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How would you say does not equal?

Like

if hi == hi:
    print "hi"
elif hi (does not equal) bye:
    print "no hi"

Is there a replacement for == that means "not equal"?

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3  
Are you asking about else, != (optionally <>) or is not? – Tadeck Jun 16 '12 at 3:25
4  
Please note that the search engine ranking of this questing is higher than the ranking of the on-line docs. Therefore it's still a useful question. – f4der Jan 13 '15 at 11:55
2  
Attention that <> doesn't work any more in python 3, so use != – Antonello Mar 7 at 10:38
up vote 232 down vote accepted

Use != (preferred) or <> (deprecated). See comparison operators. For comparing object identities, you can use the keyword is and its negation is not.

e.g.

1 == 1 # true
1 != 1 # false
1 <> 1 # false
[] is [] # false (distinct objects)
a = b = []; a is b # true (same object)
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28  
Lets say there is only !=, since <> has been removed from Python 3. There should be one and preferably only one way to do it ;) Anyway +1 – Tadeck Jun 16 '12 at 3:24
1  
According to newer docs - docs.python.org/library/stdtypes.html#comparisons - <> is only in 2.6 and 2.7 for backcompatibility and "new code should always use !=." – lvc Jun 16 '12 at 3:26
9  
<> is not removed from Python 3. Checkout PEP401 and try from __future__ import barry_as_FLUFL lol~ – yegle Oct 25 '12 at 18:46
    
How would you compare two binary data? – Masi Jul 9 '15 at 15:48

Not equal != (vs equal ==)

Are you asking about something like this?

answer = 'hi'

if answer == 'hi':     # equal
   print "hi"
elif answer != 'hi':   # not equal
   print "no hi"

This Python - Basic Operators chart might be helpful.

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There's the != (not equal) operator that returns True when two values differ, though be careful with the types cause "1" != 1 this will always return True and "1" == 1 will always return False, since the types differ, python is dynamically but strongly typed, other statically typed languages would complain about comparing different types.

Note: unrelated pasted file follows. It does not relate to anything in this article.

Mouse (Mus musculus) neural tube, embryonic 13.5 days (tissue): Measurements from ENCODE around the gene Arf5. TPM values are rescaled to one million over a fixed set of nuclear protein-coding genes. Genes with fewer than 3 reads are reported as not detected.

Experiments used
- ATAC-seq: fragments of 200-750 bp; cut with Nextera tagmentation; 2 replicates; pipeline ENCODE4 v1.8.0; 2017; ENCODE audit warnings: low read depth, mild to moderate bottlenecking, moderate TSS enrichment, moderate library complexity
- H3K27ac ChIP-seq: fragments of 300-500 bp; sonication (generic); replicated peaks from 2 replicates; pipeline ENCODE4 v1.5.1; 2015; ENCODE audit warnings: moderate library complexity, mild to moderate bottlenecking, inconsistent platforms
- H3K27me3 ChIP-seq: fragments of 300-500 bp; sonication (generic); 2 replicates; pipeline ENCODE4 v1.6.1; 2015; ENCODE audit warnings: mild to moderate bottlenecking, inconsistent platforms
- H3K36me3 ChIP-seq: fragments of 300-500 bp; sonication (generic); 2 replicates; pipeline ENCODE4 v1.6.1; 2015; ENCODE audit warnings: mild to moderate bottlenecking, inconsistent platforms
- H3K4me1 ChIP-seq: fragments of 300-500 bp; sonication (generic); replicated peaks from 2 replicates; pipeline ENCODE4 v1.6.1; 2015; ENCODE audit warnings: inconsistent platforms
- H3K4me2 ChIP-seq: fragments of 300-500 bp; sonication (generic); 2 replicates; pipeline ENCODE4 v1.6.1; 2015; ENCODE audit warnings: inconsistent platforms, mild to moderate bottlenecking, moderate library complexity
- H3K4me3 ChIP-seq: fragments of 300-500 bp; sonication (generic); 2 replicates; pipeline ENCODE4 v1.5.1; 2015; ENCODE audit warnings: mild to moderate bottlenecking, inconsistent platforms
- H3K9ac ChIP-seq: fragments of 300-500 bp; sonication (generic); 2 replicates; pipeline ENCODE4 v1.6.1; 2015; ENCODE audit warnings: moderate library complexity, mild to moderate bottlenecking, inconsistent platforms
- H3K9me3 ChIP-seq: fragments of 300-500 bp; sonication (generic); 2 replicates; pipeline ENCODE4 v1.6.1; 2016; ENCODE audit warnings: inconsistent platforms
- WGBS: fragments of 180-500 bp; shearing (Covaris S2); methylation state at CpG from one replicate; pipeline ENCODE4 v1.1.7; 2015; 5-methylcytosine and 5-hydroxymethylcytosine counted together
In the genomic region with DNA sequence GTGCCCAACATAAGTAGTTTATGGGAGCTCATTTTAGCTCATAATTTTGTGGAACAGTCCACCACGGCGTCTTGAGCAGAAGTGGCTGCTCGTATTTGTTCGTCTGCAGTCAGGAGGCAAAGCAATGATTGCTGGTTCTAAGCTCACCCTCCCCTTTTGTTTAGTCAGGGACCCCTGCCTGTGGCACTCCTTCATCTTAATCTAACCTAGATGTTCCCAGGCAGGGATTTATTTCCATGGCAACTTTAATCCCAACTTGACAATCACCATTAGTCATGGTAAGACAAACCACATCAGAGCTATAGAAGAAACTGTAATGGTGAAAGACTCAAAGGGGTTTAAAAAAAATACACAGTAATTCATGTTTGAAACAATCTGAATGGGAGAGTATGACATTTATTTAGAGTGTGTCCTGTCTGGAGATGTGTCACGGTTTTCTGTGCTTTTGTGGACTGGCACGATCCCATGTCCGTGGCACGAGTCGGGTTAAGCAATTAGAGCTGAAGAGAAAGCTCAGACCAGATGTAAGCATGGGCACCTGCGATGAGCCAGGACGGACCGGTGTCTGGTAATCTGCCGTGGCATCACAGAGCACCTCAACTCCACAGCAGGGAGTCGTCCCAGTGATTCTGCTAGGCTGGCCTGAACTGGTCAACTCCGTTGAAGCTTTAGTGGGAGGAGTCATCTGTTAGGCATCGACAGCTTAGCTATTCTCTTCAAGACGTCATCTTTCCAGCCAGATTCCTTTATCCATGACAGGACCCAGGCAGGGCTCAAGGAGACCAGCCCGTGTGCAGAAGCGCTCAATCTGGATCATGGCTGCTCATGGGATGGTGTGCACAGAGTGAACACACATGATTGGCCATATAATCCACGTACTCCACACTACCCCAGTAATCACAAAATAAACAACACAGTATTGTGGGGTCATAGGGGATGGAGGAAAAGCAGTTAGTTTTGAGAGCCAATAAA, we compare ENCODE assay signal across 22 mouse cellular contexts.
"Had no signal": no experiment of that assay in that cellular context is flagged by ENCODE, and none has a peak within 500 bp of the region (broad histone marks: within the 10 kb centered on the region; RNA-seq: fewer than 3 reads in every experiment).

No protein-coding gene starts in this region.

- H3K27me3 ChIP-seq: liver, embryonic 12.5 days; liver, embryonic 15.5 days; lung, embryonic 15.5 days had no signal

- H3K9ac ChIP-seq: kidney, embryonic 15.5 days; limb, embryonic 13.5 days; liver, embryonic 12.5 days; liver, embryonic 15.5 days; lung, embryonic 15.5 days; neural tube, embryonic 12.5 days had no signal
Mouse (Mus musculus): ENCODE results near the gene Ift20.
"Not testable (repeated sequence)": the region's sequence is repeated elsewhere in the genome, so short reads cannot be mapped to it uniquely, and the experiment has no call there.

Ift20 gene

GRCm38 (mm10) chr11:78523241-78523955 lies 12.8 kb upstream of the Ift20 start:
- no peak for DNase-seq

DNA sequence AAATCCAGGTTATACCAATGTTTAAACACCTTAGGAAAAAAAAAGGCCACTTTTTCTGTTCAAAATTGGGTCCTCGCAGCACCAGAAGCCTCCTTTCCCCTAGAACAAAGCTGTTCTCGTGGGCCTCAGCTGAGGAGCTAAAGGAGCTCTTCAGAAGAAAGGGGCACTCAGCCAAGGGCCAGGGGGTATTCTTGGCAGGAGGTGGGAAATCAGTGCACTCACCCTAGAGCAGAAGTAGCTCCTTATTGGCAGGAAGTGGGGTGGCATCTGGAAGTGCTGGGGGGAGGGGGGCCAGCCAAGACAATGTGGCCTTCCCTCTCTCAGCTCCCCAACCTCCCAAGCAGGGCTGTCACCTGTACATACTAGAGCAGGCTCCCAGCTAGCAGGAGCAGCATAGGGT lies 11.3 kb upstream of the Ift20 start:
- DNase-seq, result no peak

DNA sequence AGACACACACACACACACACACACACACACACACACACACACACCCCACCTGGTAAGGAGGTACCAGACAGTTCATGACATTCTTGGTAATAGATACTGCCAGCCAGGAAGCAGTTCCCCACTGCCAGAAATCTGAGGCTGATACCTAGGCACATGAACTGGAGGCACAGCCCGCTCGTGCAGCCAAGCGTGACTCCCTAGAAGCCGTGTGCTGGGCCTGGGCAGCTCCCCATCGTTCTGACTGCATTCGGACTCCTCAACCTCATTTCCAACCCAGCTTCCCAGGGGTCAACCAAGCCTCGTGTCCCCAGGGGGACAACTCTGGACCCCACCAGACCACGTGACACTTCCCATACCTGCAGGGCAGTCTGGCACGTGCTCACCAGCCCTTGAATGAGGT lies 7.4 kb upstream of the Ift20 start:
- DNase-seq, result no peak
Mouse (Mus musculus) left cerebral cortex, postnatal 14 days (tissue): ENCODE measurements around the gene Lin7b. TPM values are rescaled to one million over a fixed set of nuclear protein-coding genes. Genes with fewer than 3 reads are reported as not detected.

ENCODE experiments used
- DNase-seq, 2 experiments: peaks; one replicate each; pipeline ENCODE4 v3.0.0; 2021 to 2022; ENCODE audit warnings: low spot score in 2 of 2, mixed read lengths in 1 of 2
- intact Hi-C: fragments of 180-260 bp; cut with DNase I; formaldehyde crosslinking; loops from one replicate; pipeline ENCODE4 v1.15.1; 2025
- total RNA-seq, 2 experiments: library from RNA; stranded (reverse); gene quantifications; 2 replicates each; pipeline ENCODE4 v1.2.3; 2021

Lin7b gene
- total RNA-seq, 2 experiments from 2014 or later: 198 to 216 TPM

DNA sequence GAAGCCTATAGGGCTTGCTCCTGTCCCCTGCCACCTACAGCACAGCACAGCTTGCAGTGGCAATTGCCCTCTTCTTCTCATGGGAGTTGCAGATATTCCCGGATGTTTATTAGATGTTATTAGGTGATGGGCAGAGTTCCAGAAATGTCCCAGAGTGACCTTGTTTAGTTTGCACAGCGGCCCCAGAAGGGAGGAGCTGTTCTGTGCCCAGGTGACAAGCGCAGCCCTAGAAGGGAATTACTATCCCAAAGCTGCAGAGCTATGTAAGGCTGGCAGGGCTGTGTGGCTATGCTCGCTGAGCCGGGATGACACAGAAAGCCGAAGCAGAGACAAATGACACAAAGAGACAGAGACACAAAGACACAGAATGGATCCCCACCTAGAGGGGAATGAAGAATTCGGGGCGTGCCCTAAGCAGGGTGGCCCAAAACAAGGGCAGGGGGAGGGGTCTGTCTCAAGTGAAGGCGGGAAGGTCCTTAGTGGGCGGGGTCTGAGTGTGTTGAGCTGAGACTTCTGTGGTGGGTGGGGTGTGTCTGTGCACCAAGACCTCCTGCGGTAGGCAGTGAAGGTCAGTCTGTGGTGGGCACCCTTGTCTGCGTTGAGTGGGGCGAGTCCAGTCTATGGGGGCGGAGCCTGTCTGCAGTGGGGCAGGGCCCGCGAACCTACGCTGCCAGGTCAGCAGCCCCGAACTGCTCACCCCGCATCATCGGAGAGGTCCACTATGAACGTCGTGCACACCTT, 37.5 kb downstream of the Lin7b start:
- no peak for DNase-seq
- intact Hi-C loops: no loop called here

Theres also the else clause

# this will always print either "hi" or "no hi" unless something unforseen happens.
if hi == "hi":     # the variable hi is being compared to the string "hi", strings are immutable in python so you could use the is operator.
    print "hi"     # if indeed it is the string "hi" then print "hi"
else:              # hi and "hi" are not the same
    print "no hi"  

The is operator is the object identity operator used to check if two object in fact are the same:

a = [1, 2]
b = [1, 2]
print a == b # This will print True since they have the same values
print a is b # This will print False since they are different objects.
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Seeing as everyone else has already listed most of the other ways to say not equal I will just add:

if not (1) == (1): # This will eval true then false
    # (ie: 1 == 1 is true but the opposite(not) is false)
    print "the world is ending" # This will only run on a if true
elif (1+1) != (2): #second if
    print "the world is ending"
    # This will only run if the first if is false and the second if is true
else: # this will only run if the if both if's are false
    print "you are good for another day"

in this case it is simple switching the check of positive == (true) to negative and vise versa...

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You can use both != or <>.

However, note that != is preferred where <> is deprecated.

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You can simply do:

if hi == hi:
    print "hi"
elif hi != bye:
     print "no hi"
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